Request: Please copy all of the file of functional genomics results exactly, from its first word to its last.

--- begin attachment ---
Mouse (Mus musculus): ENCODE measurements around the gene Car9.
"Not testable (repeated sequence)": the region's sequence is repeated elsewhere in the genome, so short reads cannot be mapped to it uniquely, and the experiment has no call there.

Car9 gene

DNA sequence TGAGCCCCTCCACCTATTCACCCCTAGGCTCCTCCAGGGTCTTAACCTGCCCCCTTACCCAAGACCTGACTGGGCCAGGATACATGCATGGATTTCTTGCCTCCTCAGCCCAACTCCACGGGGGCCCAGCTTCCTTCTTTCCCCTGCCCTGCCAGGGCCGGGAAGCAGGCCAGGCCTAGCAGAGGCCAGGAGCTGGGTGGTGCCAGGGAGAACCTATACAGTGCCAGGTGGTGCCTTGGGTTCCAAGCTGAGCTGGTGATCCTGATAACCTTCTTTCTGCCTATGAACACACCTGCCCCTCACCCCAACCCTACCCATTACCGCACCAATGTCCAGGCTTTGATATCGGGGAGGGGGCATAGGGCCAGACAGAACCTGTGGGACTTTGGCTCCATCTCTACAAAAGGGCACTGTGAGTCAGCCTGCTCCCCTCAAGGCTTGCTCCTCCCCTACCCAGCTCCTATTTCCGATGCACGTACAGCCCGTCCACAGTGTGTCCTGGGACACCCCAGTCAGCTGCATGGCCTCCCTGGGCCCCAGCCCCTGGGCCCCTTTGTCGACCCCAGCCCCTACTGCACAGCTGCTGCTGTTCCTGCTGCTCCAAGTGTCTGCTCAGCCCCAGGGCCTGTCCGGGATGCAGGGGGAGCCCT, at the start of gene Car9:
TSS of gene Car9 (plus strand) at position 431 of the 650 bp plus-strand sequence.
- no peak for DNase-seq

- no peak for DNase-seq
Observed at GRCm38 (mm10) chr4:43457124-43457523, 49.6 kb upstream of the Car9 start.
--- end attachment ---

Mouse (Mus musculus): ENCODE measurements around the gene Car9.
"Not testable (repeated sequence)": the region's sequence is repeated elsewhere in the genome, so short reads cannot be mapped to it uniquely, and the experiment has no call there.

Car9 gene

DNA sequence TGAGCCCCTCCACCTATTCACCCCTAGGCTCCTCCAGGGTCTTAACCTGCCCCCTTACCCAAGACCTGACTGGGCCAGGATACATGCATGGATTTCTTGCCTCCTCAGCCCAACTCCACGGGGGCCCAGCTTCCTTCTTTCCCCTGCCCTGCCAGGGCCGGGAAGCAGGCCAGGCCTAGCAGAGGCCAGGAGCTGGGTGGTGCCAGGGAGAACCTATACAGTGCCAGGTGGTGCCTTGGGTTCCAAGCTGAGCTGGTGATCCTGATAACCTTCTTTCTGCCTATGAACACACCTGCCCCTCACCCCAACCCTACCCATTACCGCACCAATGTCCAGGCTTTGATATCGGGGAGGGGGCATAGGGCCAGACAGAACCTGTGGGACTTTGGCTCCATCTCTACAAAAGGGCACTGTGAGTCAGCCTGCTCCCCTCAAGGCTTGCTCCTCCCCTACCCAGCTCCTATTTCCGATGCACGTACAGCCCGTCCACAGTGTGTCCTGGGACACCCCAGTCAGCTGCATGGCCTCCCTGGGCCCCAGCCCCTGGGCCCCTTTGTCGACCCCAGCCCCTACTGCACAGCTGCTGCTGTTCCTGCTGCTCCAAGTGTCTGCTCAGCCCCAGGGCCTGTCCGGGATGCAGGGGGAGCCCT, at the start of gene Car9:
TSS of gene Car9 (plus strand) at position 431 of the 650 bp plus-strand sequence.
- no peak for DNase-seq

- no peak for DNase-seq
Observed at GRCm38 (mm10) chr4:43457124-43457523, 49.6 kb upstream of the Car9 start.